The Phoenix New Times plumbs the horrors of refugees from Mexico’s drug war, including the account of Miguel Angel Lopez Solano, a crime reporter whose parents and brother he believes were killed by the government. “Miguel explains, ‘In Mexico, you learn to live with fear. You see bodies decapitated; you see police covered in blood. The fear just gets bigger and bigger. You see the decay of everything.’”
Top of the Alty World
“Mexicans Pay in Blood for America’s War on Drugs.”—Phoenix New Times
The Obama administration invested over $300 million in 2009 on geothermal energy and they may look to double down on that investment next year.—East Bay Express
Mother Jones magazine examines which food products will cost more thanks to the drought.—Mother Jones
Democracy Now! explores Karl Rove’s secretive fundraising arms and the billionaires he’s collected to defeat Obama’s reelection.—Democracy Now!
Top of Alty Utah
KCPW looks at the American Legislative Exchange Council and its love affair with the Beehive State.—CityViews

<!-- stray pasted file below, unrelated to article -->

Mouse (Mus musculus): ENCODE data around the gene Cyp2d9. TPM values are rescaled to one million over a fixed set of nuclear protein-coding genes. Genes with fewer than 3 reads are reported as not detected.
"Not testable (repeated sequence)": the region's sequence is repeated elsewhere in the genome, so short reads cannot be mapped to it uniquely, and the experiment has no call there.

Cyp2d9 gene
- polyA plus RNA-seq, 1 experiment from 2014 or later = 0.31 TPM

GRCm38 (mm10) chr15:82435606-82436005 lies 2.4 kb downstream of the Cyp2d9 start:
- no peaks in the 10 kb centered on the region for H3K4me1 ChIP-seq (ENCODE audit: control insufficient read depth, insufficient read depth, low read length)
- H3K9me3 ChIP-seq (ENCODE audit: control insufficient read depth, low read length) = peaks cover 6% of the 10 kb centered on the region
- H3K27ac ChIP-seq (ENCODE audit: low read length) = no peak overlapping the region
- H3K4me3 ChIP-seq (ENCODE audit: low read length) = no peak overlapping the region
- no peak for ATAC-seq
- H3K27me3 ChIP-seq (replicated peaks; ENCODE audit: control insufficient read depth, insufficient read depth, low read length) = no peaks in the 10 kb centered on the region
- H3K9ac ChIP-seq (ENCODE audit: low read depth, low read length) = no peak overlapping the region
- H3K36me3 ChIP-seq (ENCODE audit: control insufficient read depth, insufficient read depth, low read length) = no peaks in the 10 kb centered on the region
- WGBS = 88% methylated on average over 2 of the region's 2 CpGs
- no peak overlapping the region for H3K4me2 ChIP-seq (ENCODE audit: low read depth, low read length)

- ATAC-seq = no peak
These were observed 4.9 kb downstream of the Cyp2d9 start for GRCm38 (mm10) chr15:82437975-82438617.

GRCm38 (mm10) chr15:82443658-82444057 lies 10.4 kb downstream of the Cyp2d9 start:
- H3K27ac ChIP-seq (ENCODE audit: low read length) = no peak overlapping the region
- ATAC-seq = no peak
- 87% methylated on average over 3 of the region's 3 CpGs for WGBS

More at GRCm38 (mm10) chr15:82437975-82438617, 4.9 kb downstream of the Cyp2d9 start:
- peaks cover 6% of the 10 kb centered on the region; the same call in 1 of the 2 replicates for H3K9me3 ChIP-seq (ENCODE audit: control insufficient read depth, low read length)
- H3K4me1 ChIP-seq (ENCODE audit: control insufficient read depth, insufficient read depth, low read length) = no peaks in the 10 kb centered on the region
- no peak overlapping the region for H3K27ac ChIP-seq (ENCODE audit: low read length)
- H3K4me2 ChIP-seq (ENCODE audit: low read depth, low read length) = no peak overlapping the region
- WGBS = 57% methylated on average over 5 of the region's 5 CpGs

Former Governor and Presidential candidate Jon Huntsman has announced he will speak at Equality Utah’s fall dinner.—Q Salt Lake
Democratic candidate for Salt Lake County Mayor announced his “Republicans for McAdams” committee at a press conference held in the middle of a Murray road.—Salt Lake City Weekly
Salt Lake City rolls out a pilot for new separated bicycle lanes.—Salt Lake City Weekly
A Truthout contributor rails on the militarization of the London Olympics. “The more significant the public occasion -- the more the spectacle of celebration -- the more the risk of something catastrophic happening is heightened. Color-coded systems of anxiety management have come to resemble the fear heartbeat of nations. Compulsive securitization invariably becomes the allied response.”—Truthout
The Long View:
This week’s CW cover explores the problem that could push the Outdoor Retailer’s convention out of Salt Lake City.
“Booths for a thousand brands fill every corner of the show floor, and crowds gather so thickly you can’t throw a carabineer without hitting someone who’s climbed Mount Everest. For several days each summer and winter, [Outdoor Retailers] essentially takes over downtown Salt Lake City. And while the Salt Palace’s cramped quarters lift the show’s energy level, the lack of space is a major reason why, after 16 years of calling Utah home, Outdoor Retailer might soon leave town for good.”—Salt Lake City Weekly